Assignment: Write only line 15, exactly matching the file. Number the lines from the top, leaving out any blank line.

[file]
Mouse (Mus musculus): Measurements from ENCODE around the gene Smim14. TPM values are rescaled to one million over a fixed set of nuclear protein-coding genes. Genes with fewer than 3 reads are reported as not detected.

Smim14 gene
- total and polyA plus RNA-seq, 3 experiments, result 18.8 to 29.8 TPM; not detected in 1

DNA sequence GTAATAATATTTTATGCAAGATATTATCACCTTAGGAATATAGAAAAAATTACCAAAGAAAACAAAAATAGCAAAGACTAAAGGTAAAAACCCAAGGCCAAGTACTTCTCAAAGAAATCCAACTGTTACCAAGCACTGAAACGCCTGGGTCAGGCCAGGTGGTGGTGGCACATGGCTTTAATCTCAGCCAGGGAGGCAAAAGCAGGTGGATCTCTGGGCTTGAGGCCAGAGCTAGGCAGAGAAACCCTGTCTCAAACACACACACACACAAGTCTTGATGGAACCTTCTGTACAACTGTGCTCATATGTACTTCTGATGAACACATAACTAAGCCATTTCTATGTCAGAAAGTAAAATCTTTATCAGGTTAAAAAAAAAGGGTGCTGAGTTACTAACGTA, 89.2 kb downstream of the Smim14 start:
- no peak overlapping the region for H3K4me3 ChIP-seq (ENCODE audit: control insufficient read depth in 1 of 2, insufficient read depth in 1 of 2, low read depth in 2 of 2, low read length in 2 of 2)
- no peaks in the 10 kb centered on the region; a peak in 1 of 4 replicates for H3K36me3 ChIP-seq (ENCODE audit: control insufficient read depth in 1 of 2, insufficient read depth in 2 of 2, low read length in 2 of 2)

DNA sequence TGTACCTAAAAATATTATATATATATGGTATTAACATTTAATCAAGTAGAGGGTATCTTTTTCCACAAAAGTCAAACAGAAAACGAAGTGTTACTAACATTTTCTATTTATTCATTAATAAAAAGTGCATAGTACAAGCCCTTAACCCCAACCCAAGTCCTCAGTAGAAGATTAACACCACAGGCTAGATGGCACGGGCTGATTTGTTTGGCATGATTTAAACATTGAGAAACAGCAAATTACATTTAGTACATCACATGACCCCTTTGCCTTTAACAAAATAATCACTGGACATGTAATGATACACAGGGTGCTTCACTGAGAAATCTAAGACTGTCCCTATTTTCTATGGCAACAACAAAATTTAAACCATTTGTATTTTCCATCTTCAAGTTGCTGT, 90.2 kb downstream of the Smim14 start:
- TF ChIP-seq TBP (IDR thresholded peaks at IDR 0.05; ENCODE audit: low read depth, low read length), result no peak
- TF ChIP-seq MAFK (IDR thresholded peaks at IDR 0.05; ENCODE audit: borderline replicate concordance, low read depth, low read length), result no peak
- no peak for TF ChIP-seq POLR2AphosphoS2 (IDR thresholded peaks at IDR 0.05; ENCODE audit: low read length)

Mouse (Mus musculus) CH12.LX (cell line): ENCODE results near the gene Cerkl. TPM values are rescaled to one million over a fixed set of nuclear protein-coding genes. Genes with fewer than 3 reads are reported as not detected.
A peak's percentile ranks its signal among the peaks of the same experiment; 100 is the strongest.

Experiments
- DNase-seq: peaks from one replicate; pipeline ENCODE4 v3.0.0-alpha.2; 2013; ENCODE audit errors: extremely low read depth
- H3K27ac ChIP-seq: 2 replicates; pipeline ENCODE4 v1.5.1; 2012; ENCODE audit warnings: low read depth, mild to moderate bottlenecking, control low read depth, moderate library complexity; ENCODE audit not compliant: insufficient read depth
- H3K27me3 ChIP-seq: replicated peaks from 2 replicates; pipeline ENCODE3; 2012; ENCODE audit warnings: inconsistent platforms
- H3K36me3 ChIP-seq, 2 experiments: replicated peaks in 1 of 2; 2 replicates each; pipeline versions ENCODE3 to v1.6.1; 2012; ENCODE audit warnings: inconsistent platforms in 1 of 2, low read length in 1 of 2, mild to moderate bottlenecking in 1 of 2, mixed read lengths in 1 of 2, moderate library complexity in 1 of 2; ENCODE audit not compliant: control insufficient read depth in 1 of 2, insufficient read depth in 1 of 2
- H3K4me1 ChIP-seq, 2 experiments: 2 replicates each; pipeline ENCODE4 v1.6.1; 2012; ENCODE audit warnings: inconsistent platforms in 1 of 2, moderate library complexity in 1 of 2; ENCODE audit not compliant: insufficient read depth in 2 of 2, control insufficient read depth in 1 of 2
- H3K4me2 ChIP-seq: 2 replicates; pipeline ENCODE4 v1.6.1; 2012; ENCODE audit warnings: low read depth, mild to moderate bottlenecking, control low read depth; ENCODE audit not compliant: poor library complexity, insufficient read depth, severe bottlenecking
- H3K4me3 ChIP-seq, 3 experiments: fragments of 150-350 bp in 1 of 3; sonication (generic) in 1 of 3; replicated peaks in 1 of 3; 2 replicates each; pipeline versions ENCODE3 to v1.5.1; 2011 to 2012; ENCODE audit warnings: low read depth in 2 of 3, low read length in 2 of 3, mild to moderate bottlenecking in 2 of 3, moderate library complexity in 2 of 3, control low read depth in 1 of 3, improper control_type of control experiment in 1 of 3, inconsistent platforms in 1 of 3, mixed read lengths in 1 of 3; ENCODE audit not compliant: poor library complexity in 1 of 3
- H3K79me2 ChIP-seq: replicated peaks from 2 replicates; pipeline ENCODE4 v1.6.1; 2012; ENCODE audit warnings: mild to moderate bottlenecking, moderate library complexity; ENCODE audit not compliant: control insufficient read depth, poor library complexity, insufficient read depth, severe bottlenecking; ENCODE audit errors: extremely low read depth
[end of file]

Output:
- H3K27ac ChIP-seq: 2 replicates; pipeline ENCODE4 v1.5.1; 2012; ENCODE audit warnings: low read depth, mild to moderate bottlenecking, control low read depth, moderate library complexity; ENCODE audit not compliant: insufficient read depth